No Matter How Great it Is, It Isn’t Great
Your English teacher likely loves literature (and if they don’t, leave the class immediately - if possible - or get tutoring from another English teacher), and because of this love, they likely try to give you top-shelf texts to work with. The good stuff. They probably hope you enjoy these texts and recognize their quality, too.
But, no matter how great the texts are, please do not ever talk about how great they are! Same for the author (so don’t say they do a “good job” or are a “masterful author”).
In fact, never praise the author or the text in your essays. There are writing modes (like reviews or personal reflections) where this is appropriate, but the essay is not the place for it.
One of the first reasons is that I almost always assume the student is lying. In my experience, the students who hated the short story or novel assigned to them are more likely to offer praise, describing the author as a “genius” and the text as “fantastic,” “brilliant,” or even “awe-inspiring.” I even had a student specifically thank me for assigning a text once. Uh huh. Sure.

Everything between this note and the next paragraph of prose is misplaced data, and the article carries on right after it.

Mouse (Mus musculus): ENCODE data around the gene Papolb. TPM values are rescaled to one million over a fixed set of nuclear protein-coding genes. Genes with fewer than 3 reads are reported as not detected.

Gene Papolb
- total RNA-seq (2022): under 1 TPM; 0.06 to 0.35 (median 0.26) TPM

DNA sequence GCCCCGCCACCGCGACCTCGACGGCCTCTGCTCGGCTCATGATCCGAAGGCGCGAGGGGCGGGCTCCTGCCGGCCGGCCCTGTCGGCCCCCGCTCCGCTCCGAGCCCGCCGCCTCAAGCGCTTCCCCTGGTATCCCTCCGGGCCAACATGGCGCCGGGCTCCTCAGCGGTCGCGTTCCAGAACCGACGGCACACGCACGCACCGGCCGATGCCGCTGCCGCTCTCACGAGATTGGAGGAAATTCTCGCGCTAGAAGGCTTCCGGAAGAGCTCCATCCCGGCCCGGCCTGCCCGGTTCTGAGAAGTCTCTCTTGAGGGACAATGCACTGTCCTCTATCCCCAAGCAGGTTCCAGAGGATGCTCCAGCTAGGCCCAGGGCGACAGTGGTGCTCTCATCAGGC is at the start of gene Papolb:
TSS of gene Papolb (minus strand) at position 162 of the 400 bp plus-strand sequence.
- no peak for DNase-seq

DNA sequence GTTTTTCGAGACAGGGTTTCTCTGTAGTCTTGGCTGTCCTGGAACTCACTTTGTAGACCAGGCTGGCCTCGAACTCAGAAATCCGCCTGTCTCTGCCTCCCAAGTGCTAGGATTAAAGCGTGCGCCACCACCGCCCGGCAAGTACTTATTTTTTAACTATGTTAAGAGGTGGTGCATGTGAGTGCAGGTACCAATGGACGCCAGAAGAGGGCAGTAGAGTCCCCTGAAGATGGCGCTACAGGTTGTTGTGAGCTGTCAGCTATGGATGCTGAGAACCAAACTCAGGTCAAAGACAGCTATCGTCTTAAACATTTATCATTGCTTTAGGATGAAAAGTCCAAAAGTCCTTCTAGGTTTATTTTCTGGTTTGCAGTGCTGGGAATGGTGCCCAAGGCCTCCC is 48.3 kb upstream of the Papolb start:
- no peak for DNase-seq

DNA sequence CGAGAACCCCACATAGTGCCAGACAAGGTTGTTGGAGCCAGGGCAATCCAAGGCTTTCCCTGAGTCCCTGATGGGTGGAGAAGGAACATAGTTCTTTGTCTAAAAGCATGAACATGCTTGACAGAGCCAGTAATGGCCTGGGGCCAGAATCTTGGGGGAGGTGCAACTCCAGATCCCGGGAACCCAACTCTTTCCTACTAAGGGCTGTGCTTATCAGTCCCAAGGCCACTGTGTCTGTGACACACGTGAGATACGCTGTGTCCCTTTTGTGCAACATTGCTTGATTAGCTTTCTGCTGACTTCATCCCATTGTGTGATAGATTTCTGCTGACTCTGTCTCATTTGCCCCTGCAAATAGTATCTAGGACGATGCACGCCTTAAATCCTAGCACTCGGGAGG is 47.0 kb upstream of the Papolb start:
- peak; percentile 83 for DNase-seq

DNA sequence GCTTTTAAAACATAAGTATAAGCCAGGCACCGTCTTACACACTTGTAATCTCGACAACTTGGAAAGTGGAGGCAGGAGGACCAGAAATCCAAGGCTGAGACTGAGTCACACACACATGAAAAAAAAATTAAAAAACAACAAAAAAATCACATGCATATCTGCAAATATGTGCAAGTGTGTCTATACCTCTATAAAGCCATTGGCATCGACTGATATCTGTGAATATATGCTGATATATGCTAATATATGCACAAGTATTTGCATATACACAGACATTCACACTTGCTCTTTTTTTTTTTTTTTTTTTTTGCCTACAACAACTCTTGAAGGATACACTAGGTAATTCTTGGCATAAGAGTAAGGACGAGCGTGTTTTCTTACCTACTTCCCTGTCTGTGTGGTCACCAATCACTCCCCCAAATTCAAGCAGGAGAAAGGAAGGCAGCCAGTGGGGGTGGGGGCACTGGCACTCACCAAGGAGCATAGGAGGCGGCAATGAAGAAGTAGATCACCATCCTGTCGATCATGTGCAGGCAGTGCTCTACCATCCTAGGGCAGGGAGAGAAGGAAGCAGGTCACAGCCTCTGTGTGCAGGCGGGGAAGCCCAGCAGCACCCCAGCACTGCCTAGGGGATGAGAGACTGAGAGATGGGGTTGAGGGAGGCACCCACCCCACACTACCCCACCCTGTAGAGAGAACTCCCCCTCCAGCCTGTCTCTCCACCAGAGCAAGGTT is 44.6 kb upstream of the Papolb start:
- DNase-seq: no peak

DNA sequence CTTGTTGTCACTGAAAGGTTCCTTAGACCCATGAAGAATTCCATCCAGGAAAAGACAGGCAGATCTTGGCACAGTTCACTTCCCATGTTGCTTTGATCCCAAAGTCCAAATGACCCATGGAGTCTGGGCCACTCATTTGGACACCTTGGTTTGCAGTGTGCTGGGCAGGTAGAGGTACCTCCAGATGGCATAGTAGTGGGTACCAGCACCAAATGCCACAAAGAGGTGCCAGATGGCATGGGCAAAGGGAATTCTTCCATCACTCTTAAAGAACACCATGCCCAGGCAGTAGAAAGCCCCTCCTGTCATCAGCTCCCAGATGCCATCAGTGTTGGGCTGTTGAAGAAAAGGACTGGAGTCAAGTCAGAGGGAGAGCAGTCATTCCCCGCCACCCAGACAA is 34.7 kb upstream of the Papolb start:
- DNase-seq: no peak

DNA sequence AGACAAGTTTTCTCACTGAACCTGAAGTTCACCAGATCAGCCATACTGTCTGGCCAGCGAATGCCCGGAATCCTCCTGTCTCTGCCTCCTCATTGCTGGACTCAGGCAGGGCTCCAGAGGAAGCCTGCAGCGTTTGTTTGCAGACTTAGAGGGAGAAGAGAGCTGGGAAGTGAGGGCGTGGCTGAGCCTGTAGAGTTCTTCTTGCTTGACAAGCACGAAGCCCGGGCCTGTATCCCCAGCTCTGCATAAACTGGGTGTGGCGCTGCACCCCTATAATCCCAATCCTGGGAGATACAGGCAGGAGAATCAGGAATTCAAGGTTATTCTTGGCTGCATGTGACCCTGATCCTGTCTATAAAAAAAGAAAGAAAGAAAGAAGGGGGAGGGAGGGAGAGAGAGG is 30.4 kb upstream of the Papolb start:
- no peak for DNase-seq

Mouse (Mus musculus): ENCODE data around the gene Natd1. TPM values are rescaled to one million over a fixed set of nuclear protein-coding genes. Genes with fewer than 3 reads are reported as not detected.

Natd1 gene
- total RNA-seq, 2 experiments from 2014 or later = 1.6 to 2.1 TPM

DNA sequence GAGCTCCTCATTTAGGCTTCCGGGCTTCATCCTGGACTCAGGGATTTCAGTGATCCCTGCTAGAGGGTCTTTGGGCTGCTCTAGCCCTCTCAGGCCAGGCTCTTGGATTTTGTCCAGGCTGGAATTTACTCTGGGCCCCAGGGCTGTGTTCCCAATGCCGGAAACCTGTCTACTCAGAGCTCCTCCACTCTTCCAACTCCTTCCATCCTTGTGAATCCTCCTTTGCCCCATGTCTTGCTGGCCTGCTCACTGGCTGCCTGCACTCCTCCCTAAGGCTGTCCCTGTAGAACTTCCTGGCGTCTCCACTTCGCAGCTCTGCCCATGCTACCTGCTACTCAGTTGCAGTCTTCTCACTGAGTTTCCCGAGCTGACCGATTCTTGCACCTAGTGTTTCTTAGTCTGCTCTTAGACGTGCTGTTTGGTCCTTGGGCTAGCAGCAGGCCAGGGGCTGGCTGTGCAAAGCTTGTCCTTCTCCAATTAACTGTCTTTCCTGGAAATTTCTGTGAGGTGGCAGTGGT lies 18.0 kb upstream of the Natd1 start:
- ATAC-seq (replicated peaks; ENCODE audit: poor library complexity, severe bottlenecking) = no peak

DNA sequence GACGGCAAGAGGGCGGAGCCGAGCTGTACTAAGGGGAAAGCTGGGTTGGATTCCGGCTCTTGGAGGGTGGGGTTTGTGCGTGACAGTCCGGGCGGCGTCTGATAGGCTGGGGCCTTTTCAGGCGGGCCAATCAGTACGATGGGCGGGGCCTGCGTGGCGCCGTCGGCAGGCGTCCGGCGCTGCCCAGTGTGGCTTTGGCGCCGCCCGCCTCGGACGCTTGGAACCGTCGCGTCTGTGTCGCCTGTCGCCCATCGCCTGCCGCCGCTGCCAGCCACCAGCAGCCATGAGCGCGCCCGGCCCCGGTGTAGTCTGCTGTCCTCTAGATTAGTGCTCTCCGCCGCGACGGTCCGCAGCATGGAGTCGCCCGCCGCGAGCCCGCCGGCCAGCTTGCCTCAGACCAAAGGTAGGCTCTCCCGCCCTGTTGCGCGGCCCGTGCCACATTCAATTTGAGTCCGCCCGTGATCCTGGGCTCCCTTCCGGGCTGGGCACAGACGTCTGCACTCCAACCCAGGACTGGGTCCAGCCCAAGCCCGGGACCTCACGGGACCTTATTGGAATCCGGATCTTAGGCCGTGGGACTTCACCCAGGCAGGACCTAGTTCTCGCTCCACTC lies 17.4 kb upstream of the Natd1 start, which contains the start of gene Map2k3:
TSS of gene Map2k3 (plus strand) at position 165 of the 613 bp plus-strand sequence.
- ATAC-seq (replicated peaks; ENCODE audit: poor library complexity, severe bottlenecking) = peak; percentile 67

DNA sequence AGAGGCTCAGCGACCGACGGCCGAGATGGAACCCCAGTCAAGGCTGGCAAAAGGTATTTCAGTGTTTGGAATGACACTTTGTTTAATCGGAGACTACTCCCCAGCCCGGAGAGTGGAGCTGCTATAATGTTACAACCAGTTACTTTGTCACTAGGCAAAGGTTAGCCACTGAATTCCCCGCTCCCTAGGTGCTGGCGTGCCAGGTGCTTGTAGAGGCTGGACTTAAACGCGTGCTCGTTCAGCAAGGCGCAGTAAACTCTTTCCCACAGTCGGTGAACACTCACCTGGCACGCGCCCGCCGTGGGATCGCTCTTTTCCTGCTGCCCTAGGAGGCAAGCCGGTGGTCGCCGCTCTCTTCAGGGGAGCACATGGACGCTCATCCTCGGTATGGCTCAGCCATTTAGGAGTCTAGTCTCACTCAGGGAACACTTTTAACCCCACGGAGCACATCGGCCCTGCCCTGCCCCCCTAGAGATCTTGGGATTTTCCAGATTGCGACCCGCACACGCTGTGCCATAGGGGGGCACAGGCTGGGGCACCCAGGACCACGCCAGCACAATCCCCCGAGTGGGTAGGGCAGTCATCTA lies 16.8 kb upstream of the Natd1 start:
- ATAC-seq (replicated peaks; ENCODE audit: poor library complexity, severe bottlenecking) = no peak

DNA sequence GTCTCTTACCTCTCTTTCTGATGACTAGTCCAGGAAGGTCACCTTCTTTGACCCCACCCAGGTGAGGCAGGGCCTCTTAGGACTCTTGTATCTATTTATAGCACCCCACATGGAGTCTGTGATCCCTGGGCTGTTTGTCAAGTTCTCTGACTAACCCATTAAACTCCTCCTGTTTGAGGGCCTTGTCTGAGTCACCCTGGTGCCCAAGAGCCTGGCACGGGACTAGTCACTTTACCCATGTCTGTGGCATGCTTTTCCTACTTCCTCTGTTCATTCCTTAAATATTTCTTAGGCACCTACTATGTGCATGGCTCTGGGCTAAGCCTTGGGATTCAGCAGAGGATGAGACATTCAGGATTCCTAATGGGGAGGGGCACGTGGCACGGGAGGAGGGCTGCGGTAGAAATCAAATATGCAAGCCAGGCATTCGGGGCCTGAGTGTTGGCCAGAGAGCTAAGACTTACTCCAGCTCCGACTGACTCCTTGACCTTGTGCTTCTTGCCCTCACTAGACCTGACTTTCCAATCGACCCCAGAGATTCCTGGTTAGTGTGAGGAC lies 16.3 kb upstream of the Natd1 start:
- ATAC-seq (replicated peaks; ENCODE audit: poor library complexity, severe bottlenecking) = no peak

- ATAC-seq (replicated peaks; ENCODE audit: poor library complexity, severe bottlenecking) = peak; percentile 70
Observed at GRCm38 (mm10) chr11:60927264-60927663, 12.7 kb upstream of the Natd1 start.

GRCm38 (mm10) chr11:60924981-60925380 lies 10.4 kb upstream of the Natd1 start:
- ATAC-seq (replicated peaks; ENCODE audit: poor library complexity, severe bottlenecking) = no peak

While I hope that students really do enjoy these texts, the purpose of the writing is to thinking critically about them, and this kind of praise is not critical. And, even more to the point, it is not on topic! The Prompt - being Life - is basically never going to be, “In a short response, explain how super neato this story is.”
Remember your goal: reveal THE TRUTH. Praise isn’t the truth. Not ever. So ditch it.
The Author May Not Exist
When you write a letter to grandma (or ask your parents for a favor) you are the sweetest version of yourself. Not you as you are, but you as you want to be seen. By performing in this way, you are trying to imply who you are as a speaker. You are creating an authorial persona.